The Heart’s Desire picks up from Dexter’s ultimatum that ends the previous compendium. Rick takes an opportunity in undead chaos to kill for the sake of his group, letting them all believe it was a stray bullet. It’s darker, and this initial death plays back into the morality of mortality.
If it’s for the greater good, and with the best intention, does that make it right? Well, that’s certainly up for debate throughout these pages, culminating with a renovation in their set-up. No longer are decisions solely down to Rick; they will run as a democracy.
The group dynamic changes, and that’s the other strong theme present. The new girl alienates certain people and warms to others, particularly Tyreese. A minor indiscretion away from the group (a fancy way of saying blowjob, really) was witnessed by Carol, who is heartbroken and asks him to move into his own cell.
Their break-up causes the biggest fight in the book, where Rick accuses him of exacerbating the fact the group is falling apart. But, it raises another question. If you live a life where you could die at any moment, would you stay with someone to keep things calm, or do what made you happy at the time? Ultimately, the heartbreak is evident on both sides – temporarily at least – but succumbing to temptation is treated as a cardinal sin, because ultimately it’s chipping away at the group bit by bit.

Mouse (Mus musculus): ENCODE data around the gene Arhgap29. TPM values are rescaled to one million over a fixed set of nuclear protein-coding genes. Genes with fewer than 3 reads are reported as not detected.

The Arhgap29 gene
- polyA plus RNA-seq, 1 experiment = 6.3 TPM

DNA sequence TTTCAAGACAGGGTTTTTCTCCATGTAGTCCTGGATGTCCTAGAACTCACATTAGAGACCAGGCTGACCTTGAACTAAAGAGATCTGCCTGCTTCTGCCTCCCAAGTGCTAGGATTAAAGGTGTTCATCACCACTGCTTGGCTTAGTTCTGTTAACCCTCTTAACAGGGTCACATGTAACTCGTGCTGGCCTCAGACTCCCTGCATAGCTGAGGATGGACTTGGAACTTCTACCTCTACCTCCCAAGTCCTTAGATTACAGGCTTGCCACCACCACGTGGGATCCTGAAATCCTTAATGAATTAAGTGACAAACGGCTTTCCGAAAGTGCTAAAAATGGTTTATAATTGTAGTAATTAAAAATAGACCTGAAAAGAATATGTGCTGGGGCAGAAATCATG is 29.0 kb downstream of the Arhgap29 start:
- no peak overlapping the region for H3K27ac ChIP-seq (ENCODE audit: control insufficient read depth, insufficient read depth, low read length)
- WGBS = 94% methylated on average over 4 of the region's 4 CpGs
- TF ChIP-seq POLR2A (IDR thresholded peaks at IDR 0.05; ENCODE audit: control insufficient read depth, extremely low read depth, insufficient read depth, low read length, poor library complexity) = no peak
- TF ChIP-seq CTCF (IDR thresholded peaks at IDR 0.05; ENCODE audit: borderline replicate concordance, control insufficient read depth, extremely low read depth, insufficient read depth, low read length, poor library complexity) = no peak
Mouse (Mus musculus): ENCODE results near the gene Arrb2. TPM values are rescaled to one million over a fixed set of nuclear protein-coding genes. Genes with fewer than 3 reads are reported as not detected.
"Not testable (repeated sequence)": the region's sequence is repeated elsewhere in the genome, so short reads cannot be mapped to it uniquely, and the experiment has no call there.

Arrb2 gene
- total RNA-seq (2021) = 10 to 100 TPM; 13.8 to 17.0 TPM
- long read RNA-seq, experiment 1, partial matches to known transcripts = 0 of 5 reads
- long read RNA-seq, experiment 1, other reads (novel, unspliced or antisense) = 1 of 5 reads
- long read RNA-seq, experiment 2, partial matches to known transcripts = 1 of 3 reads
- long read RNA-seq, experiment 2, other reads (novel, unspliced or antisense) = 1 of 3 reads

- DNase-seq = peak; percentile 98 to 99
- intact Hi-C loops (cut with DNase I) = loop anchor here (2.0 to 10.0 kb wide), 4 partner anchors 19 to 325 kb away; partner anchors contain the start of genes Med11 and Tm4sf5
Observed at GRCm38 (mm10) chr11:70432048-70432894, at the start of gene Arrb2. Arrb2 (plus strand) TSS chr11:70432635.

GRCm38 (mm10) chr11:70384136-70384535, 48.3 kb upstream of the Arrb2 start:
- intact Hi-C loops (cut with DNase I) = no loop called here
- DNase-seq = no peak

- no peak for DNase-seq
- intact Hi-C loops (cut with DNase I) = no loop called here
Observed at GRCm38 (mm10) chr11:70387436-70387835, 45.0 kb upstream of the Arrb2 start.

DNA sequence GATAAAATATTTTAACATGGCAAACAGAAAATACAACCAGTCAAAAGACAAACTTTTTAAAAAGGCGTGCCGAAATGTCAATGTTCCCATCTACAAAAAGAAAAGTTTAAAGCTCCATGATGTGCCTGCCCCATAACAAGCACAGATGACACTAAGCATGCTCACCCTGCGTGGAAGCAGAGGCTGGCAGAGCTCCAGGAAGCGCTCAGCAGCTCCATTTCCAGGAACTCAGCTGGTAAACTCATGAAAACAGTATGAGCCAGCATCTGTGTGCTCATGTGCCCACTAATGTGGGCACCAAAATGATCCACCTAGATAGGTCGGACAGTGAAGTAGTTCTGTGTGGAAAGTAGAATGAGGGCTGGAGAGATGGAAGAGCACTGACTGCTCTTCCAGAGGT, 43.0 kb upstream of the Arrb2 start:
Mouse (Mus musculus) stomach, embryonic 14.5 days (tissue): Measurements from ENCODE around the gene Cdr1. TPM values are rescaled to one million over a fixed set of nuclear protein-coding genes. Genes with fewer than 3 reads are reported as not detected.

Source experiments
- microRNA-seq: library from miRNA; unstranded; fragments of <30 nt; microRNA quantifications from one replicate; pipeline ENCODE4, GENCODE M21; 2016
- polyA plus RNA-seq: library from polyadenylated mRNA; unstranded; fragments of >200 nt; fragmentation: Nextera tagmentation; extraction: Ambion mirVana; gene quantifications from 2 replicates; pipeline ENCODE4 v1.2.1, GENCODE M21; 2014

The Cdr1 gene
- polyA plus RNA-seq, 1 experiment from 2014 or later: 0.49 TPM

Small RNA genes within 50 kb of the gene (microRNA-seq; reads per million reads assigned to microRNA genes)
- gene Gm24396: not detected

The development of the group really raises many ideas for thought, and what would be done in that situation. As said before, it strikes as being realistic rather than overdramatic for the sake of it. Even as wrists are slit in dismay, it definitely treads on dark ground, but when the world is falling apart, it’s not difficult to imagine others doing the same.